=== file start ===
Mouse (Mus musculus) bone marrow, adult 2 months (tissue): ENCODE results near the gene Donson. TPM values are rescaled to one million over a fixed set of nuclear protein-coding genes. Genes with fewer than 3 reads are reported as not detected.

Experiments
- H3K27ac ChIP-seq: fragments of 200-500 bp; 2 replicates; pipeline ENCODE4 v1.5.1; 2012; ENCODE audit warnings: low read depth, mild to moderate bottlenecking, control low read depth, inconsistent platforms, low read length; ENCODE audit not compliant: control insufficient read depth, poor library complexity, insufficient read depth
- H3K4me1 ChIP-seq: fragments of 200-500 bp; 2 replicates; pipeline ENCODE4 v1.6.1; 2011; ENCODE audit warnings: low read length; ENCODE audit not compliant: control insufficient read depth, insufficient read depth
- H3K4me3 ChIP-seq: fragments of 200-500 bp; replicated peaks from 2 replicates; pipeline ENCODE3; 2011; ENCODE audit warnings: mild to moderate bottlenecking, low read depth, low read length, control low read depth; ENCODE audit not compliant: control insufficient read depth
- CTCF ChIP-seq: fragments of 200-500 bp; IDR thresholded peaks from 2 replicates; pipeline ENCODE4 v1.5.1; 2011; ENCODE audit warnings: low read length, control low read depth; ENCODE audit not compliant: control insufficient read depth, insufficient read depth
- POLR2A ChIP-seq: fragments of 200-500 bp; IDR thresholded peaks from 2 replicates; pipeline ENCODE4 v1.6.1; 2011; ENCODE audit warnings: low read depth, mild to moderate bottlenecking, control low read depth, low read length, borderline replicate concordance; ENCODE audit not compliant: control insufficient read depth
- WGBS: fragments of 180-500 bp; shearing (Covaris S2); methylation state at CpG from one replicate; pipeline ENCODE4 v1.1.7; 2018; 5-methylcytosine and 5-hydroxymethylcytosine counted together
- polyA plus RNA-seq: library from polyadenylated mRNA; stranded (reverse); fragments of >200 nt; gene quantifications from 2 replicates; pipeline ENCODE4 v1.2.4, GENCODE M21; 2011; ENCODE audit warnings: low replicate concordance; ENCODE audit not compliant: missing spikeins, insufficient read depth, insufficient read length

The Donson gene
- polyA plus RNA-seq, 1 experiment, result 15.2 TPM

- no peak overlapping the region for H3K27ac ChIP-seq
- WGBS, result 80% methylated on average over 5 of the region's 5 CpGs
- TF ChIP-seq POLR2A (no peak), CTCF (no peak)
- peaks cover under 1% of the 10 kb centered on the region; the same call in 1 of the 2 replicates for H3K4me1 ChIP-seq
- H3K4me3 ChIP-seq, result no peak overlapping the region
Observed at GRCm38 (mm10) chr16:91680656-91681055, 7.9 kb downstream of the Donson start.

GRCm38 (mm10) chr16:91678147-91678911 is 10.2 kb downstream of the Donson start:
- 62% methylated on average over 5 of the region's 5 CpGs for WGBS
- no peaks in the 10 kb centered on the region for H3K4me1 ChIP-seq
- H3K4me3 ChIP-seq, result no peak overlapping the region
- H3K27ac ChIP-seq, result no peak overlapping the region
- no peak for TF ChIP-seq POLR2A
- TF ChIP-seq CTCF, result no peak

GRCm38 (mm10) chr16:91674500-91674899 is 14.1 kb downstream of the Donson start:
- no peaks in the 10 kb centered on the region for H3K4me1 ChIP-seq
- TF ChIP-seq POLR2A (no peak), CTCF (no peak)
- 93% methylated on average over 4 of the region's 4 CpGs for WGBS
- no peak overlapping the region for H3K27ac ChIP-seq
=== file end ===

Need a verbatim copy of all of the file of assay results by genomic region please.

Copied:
Mouse (Mus musculus) bone marrow, adult 2 months (tissue): ENCODE results near the gene Donson. TPM values are rescaled to one million over a fixed set of nuclear protein-coding genes. Genes with fewer than 3 reads are reported as not detected.

Experiments
- H3K27ac ChIP-seq: fragments of 200-500 bp; 2 replicates; pipeline ENCODE4 v1.5.1; 2012; ENCODE audit warnings: low read depth, mild to moderate bottlenecking, control low read depth, inconsistent platforms, low read length; ENCODE audit not compliant: control insufficient read depth, poor library complexity, insufficient read depth
- H3K4me1 ChIP-seq: fragments of 200-500 bp; 2 replicates; pipeline ENCODE4 v1.6.1; 2011; ENCODE audit warnings: low read length; ENCODE audit not compliant: control insufficient read depth, insufficient read depth
- H3K4me3 ChIP-seq: fragments of 200-500 bp; replicated peaks from 2 replicates; pipeline ENCODE3; 2011; ENCODE audit warnings: mild to moderate bottlenecking, low read depth, low read length, control low read depth; ENCODE audit not compliant: control insufficient read depth
- CTCF ChIP-seq: fragments of 200-500 bp; IDR thresholded peaks from 2 replicates; pipeline ENCODE4 v1.5.1; 2011; ENCODE audit warnings: low read length, control low read depth; ENCODE audit not compliant: control insufficient read depth, insufficient read depth
- POLR2A ChIP-seq: fragments of 200-500 bp; IDR thresholded peaks from 2 replicates; pipeline ENCODE4 v1.6.1; 2011; ENCODE audit warnings: low read depth, mild to moderate bottlenecking, control low read depth, low read length, borderline replicate concordance; ENCODE audit not compliant: control insufficient read depth
- WGBS: fragments of 180-500 bp; shearing (Covaris S2); methylation state at CpG from one replicate; pipeline ENCODE4 v1.1.7; 2018; 5-methylcytosine and 5-hydroxymethylcytosine counted together
- polyA plus RNA-seq: library from polyadenylated mRNA; stranded (reverse); fragments of >200 nt; gene quantifications from 2 replicates; pipeline ENCODE4 v1.2.4, GENCODE M21; 2011; ENCODE audit warnings: low replicate concordance; ENCODE audit not compliant: missing spikeins, insufficient read depth, insufficient read length

The Donson gene
- polyA plus RNA-seq, 1 experiment, result 15.2 TPM

- no peak overlapping the region for H3K27ac ChIP-seq
- WGBS, result 80% methylated on average over 5 of the region's 5 CpGs
- TF ChIP-seq POLR2A (no peak), CTCF (no peak)
- peaks cover under 1% of the 10 kb centered on the region; the same call in 1 of the 2 replicates for H3K4me1 ChIP-seq
- H3K4me3 ChIP-seq, result no peak overlapping the region
Observed at GRCm38 (mm10) chr16:91680656-91681055, 7.9 kb downstream of the Donson start.

GRCm38 (mm10) chr16:91678147-91678911 is 10.2 kb downstream of the Donson start:
- 62% methylated on average over 5 of the region's 5 CpGs for WGBS
- no peaks in the 10 kb centered on the region for H3K4me1 ChIP-seq
- H3K4me3 ChIP-seq, result no peak overlapping the region
- H3K27ac ChIP-seq, result no peak overlapping the region
- no peak for TF ChIP-seq POLR2A
- TF ChIP-seq CTCF, result no peak

GRCm38 (mm10) chr16:91674500-91674899 is 14.1 kb downstream of the Donson start:
- no peaks in the 10 kb centered on the region for H3K4me1 ChIP-seq
- TF ChIP-seq POLR2A (no peak), CTCF (no peak)
- 93% methylated on average over 4 of the region's 4 CpGs for WGBS
- no peak overlapping the region for H3K27ac ChIP-seq